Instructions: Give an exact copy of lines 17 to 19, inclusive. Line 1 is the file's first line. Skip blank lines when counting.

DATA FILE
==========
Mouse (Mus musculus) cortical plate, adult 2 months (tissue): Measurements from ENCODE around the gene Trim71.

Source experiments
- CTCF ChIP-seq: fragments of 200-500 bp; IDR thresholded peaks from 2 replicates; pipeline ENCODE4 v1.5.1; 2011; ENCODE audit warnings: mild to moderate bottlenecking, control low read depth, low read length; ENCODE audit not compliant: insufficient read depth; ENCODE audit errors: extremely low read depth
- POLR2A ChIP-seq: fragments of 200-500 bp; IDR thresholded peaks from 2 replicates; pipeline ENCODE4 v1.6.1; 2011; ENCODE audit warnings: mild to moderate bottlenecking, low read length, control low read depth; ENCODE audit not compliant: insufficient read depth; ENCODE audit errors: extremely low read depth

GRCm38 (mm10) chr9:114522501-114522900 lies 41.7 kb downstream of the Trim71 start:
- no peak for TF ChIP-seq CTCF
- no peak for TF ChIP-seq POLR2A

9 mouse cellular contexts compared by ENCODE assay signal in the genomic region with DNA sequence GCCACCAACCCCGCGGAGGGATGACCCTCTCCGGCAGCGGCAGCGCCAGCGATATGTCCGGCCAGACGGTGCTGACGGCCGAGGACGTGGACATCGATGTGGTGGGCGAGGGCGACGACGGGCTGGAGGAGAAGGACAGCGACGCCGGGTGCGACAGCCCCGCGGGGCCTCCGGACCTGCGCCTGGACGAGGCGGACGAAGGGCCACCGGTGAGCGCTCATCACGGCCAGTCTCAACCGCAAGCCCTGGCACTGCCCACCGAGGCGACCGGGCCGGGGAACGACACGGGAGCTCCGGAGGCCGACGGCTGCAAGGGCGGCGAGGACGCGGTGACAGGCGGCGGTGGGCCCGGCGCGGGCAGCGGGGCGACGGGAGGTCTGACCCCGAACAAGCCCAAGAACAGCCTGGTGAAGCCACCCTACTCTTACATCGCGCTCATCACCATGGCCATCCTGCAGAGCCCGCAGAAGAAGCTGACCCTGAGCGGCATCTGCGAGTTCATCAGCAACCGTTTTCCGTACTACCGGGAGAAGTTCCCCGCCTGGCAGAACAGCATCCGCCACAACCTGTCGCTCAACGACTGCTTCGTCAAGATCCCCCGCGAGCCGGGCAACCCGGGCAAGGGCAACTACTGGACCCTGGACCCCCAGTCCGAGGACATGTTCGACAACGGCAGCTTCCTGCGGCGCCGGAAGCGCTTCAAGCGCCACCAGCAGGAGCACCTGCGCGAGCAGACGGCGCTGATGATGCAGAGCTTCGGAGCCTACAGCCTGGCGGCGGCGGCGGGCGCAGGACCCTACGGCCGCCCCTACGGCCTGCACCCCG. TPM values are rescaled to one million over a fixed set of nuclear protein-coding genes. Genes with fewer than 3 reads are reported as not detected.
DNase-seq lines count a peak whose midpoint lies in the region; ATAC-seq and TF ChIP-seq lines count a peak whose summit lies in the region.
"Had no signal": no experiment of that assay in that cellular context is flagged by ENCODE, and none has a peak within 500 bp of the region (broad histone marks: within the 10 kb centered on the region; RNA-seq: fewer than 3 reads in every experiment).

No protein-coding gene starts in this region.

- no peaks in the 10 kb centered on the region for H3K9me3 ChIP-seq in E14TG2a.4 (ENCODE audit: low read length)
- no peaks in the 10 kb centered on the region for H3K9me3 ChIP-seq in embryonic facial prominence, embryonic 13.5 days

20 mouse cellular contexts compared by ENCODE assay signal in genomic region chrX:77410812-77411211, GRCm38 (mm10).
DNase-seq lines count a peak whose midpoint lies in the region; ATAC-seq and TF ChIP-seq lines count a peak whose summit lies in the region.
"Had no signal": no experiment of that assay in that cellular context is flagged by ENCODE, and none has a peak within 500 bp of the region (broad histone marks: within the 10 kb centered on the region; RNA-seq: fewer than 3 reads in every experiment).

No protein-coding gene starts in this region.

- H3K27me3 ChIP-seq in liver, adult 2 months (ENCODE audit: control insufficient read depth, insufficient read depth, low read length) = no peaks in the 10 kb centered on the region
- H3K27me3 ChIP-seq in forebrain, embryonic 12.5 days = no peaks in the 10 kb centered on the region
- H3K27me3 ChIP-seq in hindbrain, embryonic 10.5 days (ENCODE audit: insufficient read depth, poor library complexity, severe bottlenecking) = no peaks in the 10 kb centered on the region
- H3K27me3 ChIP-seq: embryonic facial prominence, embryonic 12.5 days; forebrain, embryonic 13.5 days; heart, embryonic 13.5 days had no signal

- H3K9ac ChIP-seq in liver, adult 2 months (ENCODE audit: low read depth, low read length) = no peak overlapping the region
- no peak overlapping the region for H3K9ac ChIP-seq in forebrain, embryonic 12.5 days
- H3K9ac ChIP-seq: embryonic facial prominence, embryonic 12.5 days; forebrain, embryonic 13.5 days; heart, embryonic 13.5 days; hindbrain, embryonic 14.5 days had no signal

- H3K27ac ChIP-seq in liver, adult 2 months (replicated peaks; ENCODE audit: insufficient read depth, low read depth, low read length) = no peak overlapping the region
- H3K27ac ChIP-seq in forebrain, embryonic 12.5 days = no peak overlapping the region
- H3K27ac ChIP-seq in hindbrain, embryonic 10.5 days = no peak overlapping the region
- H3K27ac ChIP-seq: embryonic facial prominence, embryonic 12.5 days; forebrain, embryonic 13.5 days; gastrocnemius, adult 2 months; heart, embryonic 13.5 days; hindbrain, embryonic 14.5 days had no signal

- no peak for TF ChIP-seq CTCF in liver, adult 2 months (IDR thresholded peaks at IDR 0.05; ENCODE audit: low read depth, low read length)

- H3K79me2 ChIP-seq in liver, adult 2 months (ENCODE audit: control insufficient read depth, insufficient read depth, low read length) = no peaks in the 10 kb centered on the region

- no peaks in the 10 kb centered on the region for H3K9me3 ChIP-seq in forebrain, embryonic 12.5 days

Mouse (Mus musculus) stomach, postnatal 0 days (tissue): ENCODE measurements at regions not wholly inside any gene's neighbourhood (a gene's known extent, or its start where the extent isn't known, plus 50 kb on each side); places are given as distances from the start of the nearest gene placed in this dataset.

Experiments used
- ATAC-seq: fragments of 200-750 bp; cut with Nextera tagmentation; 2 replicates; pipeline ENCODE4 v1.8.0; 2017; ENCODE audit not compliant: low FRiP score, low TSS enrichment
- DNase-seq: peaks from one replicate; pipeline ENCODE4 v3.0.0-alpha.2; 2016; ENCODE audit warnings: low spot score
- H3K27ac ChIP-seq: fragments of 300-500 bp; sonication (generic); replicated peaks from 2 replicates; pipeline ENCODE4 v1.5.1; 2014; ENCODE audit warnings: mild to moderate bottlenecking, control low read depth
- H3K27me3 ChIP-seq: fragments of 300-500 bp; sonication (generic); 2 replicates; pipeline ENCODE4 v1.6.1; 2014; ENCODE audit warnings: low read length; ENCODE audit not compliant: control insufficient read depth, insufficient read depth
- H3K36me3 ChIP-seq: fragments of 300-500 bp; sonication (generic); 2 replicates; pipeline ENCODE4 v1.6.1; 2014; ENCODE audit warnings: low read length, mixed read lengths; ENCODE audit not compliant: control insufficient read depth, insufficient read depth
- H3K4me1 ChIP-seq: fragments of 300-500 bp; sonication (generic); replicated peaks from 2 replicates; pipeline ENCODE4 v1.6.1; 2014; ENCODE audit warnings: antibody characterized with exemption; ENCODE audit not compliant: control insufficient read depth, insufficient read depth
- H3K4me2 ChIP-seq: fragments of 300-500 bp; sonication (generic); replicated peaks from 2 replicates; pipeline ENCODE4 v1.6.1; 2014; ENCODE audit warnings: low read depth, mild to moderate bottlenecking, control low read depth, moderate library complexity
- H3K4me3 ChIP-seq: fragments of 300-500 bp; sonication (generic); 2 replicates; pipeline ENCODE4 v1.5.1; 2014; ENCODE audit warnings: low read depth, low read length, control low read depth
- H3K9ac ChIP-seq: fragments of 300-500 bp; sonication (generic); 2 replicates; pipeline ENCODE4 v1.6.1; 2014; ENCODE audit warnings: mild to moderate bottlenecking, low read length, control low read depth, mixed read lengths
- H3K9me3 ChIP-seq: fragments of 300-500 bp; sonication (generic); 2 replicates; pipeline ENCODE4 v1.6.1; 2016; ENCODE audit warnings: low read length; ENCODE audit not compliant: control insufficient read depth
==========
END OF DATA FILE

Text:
No protein-coding gene starts in this region.

- H3K27me3 ChIP-seq in liver, adult 2 months (ENCODE audit: control insufficient read depth, insufficient read depth, low read length) = no peaks in the 10 kb centered on the region
- H3K27me3 ChIP-seq in forebrain, embryonic 12.5 days = no peaks in the 10 kb centered on the region